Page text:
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Video Art Part 1. Video Art.

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Presentation Transcript
This is the First Television Set in the World: The “Baird Televisor”, 1928 . An early experimental and demonstration “Baird-type” television receiver with 30 lines, and Nipkow disc which turned with a speed of 750 rpm producing 12 1/2 pictures per second. The motor still runs on a standard 18-volt battery. A spectacular demonstration model of the birth of television!.
Wolf Vostell was the first artist in art history to integrate a television set into a work of art. This installation was created in 1958 under the title Cycle Black Room/Deutscher Ausblick ("German view") is now part of the collection of the art museum Berlinische Galerie in Berlin. Early works with television sets are Transmigracion I-III from 1958 and Elektronischer De-coll/age Happening Raum[3], (E.D.H.R), ("Electronic De-coll/age Happening Room"), an Installation, from 1968.

Wolf Vostell


From 1958 on…

Sculpture with TV

Vostell's large-scale happening 9 Nein Décollagen (9 No – Dé-coll/ages) took place on 14 September 1963 in nine different locations in Wuppertal, and was organized by the Galerie Parnass. The audience was ferried by bus from location to location, including a cinema that screened Sun in Your Head while people lay on the floor. The film transfers to the moving image Vostell’s principle of ‘Décollage’. While up to then Vostell had altered TV pictures as they were being broadcast, he was now able to compose the temporal sequence. Since no video equipment was available in 1963, Vostell instructed camera-man Edo Jansen to film distorted TV images off the TV screen. The film was re-edited and copied to video in 1967.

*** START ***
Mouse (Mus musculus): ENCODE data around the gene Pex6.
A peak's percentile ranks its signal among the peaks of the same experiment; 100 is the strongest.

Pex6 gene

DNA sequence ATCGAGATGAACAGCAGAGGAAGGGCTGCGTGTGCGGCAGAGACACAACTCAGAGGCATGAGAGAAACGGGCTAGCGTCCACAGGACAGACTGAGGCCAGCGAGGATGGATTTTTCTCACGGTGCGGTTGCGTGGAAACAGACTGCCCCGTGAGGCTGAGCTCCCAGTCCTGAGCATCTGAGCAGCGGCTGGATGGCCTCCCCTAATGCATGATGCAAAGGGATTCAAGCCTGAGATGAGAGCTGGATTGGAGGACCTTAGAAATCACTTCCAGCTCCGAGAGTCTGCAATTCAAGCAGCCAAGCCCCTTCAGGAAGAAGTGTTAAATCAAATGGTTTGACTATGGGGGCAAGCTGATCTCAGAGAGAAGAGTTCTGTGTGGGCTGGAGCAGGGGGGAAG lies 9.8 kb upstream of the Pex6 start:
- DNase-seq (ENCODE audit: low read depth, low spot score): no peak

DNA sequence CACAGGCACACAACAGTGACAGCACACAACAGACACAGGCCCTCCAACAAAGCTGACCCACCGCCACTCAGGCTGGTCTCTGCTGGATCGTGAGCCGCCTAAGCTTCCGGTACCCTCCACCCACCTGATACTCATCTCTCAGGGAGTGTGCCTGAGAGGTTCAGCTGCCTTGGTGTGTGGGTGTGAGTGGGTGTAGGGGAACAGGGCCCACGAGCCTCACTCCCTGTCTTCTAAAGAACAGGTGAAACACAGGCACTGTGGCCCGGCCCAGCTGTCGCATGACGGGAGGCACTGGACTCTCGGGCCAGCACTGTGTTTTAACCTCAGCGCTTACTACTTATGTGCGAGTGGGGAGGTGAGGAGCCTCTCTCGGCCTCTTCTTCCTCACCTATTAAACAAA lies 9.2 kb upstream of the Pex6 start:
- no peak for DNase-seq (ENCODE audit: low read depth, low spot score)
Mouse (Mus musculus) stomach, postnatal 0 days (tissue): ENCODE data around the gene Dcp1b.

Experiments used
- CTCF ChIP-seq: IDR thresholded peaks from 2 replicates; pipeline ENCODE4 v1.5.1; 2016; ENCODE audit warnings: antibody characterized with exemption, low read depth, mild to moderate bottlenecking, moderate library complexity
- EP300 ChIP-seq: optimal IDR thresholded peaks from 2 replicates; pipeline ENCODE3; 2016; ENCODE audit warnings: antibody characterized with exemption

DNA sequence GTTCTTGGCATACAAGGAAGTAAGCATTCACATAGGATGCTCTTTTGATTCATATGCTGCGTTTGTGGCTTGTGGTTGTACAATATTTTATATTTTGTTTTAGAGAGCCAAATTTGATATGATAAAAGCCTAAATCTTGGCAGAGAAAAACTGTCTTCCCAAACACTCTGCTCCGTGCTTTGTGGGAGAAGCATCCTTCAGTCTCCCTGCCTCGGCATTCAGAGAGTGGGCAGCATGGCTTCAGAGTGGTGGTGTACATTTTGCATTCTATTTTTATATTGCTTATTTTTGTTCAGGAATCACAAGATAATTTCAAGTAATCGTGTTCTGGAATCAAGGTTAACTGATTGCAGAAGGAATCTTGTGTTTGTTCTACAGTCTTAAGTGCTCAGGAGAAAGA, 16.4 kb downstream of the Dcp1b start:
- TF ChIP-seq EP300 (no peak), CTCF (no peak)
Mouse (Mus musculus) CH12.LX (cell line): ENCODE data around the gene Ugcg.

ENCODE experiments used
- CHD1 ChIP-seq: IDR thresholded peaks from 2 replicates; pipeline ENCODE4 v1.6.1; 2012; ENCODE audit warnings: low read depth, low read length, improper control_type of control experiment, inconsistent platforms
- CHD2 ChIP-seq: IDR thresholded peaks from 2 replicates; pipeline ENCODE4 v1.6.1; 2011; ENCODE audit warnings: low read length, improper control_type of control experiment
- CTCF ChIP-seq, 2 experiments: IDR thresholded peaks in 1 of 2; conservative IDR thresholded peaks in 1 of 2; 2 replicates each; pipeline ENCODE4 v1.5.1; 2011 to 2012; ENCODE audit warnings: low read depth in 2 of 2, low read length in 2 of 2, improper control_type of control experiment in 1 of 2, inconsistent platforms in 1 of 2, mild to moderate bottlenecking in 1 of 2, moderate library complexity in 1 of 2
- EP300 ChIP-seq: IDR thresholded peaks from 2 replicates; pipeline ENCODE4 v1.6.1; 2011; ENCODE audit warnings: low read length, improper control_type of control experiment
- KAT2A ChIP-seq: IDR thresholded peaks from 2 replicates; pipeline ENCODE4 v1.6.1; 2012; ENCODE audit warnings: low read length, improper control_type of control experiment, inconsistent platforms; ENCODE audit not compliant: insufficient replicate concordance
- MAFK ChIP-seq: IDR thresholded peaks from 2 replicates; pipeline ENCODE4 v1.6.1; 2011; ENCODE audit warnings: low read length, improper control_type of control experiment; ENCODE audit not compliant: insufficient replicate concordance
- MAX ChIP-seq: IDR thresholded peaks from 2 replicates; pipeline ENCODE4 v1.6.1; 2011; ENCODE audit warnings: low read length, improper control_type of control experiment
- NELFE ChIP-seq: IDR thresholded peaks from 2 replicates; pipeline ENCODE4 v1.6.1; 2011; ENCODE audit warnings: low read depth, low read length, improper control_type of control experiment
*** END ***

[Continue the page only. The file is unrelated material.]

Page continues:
Wolf Vostell

9 No – Dé-coll/ages

1963 - 67

Film/video performance

Nam June Paik

Magnet TV


Magnet with TV and broadcast program

Nam June Paik

TV Buddha


closed circuit video installation with bronze sculpture

Nam June Paik

Video Flag


video installation

Nam June Paik

Electronic Superhighway


video installation

Nam June Paik

video still from Global Groove


color videotape, sound30 minutes

EVL (1973) (2011)

Moog Synthesizer (Demo):

Moog History

Dan Sandin

Sandin Analogue Image Processor


Analog computer video synthesizer

"In a startling collusion of form and content, Jonas constructs a theater of female identity by deconstructing representations of the female body and the technology of video. Using an interrupted electronic signal -- or "vertical roll" -- as a dynamic formal device, she dislocates space, re-framing and fracturing the image."

Joan Jonas

Vertical Roll



Chris Burden

Late Night Advertisements (Through the Night Softly)

Early 70s

Video on Broadcast Television

Bruce Nauman

Live-Taped Video Corridor


video installation

The time-lag of eight seconds is the outer limit of the neurophysiological short-term memory that forms an immediate part of our present perception and affects this «from within». If you see your behavior eight seconds ago presented on a video monitor «from outside» you will probably therefore not recognize the distance in time but tend to identify your current perception and current behavior with the state eight seconds earlier. Since this leads to inconsistent impressions which you then respond to, you get caught up in a feedback loop. You feel trapped in a state of observation, in which your self-observation is subject to some outside visible control. In this manner, you as the viewer experience yourself as part of a social group of observed observers [instead of, as in the traditional view of art, standing arrested in individual contemplation before an auratic object].

Dan Graham

Time Delay Room

1974video camera, video taper, video monitors, mirror